The second way to accelerate deductions is the Section 179 expense deduction, which allows all or a portion of the cost of new qualified business assets to be daeducted immediately. This deduction is not available to all businesses, and may not result in a benefit. For example, the deduction cannot exceed business income, so businesses that are not profitable cannot benefit from Section 179. Large businesses generally cannot use the Section 179 deduction, because there is a phase-out of the deduction based on the amount of property purchased during the year. Also, the asset must be used at least 50 percent for business purposes. The maximum Section 179 deduction for 2005 is $105,000, and the maximum deduction for 2006 is $108,000.

Making The Most Economical Decision

The analysis of whether to lease or buy begins by comparing the cash inflows and outflows for each strategy. Outflows are the payments to own or lease the property. For businesses, inflows are the tax savings, received once a year when the business files its annual tax return. The property’s residual value, or resale value, should also be included in the analysis. Based on the inflows and outflows, you will probably find that although leasing ties up less of the business’s cash at inception, leasing is more costly in the long run than buying.

But there’s one final consideration that can turn the tables. Since a lease requires less up-front cash than a purchase, leasing may ultimately be beneficial if the business can invest its available cash at a high enough rate of return. This can be a major factor, depending on what rate of return can be achieved. For example, a business that is growing rapidly may choose to lease its assets even if leasing is a more costly way to acquire the assets. By leasing, the business owner will make lower payments and will have more cash to reinvest in the business. By facilitating reinvestment in a highgrowth business, leasing may end up being the most economical choice because of compounding returns.

A mature business with a low growth rate is likely to be better off purchasing assets. Depending on the incremental rate of return, sometimes the best strategy for a company will be to purchase assets outright with cash, instead of financing. This way, the company can avoid paying interest.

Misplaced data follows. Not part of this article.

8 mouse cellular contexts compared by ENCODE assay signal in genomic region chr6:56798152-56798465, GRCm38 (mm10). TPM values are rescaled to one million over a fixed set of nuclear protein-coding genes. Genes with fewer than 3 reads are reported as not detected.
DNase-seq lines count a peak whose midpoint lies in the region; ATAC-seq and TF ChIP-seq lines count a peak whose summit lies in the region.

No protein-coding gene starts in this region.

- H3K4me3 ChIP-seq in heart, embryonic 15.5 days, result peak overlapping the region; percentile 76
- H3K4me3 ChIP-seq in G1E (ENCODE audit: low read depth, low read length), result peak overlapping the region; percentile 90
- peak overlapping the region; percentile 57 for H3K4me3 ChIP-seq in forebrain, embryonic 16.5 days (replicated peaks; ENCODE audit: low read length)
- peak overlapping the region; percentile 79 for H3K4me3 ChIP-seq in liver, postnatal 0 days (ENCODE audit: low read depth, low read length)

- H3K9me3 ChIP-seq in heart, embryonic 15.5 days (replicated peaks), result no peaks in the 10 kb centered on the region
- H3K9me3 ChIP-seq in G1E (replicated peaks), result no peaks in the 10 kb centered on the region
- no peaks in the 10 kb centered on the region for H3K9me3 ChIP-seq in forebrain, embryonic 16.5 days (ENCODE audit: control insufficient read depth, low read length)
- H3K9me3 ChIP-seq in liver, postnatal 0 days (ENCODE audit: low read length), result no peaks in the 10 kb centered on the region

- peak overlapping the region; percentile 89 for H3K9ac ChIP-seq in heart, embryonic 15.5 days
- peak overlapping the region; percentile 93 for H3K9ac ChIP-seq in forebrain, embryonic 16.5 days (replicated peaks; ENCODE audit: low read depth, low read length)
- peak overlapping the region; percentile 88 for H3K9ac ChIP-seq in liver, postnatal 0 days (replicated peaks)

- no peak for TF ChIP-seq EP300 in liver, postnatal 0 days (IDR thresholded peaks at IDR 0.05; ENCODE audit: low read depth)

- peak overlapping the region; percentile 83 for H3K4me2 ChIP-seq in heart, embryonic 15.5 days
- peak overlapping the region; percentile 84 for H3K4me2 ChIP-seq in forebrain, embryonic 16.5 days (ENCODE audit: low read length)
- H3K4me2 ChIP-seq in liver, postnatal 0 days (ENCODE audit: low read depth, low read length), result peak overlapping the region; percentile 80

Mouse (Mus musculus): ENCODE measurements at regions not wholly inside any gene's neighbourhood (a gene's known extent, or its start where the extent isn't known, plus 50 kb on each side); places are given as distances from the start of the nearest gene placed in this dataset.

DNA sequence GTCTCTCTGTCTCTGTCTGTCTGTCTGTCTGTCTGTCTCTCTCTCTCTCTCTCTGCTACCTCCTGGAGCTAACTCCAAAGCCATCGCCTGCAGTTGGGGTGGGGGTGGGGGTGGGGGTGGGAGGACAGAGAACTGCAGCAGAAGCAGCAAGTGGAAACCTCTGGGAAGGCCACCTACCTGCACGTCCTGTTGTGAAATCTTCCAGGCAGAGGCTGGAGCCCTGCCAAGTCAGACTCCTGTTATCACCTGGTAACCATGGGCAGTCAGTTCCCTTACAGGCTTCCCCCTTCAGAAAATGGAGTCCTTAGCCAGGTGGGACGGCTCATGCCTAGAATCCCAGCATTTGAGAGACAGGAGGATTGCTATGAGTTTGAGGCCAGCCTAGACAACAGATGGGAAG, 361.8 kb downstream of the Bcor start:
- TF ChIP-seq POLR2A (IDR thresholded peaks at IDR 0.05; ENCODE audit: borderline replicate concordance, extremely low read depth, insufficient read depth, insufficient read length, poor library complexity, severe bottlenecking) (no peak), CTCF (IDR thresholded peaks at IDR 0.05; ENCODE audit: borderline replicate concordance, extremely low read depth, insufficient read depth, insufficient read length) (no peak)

As for consumers, the incremental rate of return that can be achieved is determined by considering where the savings will go. Will the savings be reinvested into an aggressive investment portfolio with a high expected rate of return? In this case, leasing could be preferable. However, if the consumer has a low-risk portfolio with a low expected rate of return, or plans to spend the savings, purchasing is likely to be the better strategy.

Financing is usually a better financial decision for consumers because it results in ownership and comes with a lower interest rate. However, consumers should certainly consider qualitative factors as well. Those who are willing to forgo a certain amount of savings in return for the benefits they will receive from leasing (convenience, prestige, etc.) may find that leasing is for them after all.

One final note on leasing due to a high available rate of return: Taking on more leases implicitly means taking on a greater degree of leverage. By the logic mentioned above, a business or consumer with a very high expected rate of return would be better off leasing everything. But if the actual rate of return is less than expected, this could result in a major loss or even bankruptcy.

Analyzing cash flows and considering the incremental rate of return removes a lot of the guesswork from the leasing vs. buying decision. Other considerations such as degree of leverage may also play major roles in the decision-making process. Crunching the numbers shows that buying generally is cheaper than leasing over the long run, but a high available rate of return may make leasing the better strategy.

Vice President and Chief Investment Officer Paul Jacobs, of our Atlanta office, contributed several chapters to our firm’s book, Looking Ahead: Life, Family, Wealth and Business After 55, including Chapter 12, “Retirement Plans;” Chapter 15, “Investment Approaches and Philosophy;” and Chapter 19, “A Second Act: Starting a New Venture.”